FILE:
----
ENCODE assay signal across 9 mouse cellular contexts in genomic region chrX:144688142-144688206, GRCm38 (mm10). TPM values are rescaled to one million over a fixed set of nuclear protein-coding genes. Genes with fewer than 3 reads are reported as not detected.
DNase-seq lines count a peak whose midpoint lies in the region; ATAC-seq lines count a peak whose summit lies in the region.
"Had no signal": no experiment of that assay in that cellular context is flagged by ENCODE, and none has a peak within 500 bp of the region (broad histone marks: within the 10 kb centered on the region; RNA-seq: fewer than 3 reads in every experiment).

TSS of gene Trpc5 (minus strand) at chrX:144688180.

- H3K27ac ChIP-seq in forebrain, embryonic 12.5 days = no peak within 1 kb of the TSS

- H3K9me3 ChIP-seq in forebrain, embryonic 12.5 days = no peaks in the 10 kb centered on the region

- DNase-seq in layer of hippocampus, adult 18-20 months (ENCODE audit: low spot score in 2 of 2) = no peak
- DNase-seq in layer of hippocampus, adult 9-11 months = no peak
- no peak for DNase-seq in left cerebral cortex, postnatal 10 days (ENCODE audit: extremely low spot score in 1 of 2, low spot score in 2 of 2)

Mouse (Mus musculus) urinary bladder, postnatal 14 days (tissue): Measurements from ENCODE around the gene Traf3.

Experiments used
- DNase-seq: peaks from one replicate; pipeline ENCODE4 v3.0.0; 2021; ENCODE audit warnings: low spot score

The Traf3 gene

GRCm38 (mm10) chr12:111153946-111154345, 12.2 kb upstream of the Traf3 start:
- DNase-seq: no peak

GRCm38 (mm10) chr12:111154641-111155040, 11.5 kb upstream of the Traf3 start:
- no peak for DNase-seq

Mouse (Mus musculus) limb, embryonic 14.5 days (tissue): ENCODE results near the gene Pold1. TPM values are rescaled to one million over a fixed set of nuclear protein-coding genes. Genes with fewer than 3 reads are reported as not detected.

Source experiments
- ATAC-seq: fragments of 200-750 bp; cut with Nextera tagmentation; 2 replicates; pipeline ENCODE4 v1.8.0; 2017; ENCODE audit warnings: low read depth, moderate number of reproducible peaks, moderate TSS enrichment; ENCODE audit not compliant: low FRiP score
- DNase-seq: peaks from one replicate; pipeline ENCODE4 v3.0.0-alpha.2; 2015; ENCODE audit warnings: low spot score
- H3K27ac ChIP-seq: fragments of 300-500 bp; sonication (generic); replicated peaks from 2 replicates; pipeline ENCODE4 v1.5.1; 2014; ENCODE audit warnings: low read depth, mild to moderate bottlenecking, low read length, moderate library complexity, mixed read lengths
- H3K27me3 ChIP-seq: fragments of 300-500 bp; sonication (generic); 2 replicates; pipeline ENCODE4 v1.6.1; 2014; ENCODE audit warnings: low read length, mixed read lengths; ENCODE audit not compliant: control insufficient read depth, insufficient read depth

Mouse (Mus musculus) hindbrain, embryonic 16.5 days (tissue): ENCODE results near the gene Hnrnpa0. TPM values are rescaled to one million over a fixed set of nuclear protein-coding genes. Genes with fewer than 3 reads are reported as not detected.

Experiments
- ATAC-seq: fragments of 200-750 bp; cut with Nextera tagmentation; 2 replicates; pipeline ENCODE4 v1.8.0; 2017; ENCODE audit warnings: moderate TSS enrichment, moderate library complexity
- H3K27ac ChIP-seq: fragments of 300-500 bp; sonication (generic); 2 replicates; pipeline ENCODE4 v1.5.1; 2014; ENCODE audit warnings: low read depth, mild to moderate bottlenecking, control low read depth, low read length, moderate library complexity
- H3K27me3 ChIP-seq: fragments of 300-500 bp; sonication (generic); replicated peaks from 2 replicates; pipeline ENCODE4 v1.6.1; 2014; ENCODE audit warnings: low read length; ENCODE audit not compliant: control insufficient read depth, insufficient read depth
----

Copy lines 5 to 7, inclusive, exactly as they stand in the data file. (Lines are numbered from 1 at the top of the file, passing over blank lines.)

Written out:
- H3K27ac ChIP-seq in forebrain, embryonic 12.5 days = no peak within 1 kb of the TSS

- H3K9me3 ChIP-seq in forebrain, embryonic 12.5 days = no peaks in the 10 kb centered on the region

- DNase-seq in layer of hippocampus, adult 18-20 months (ENCODE audit: low spot score in 2 of 2) = no peak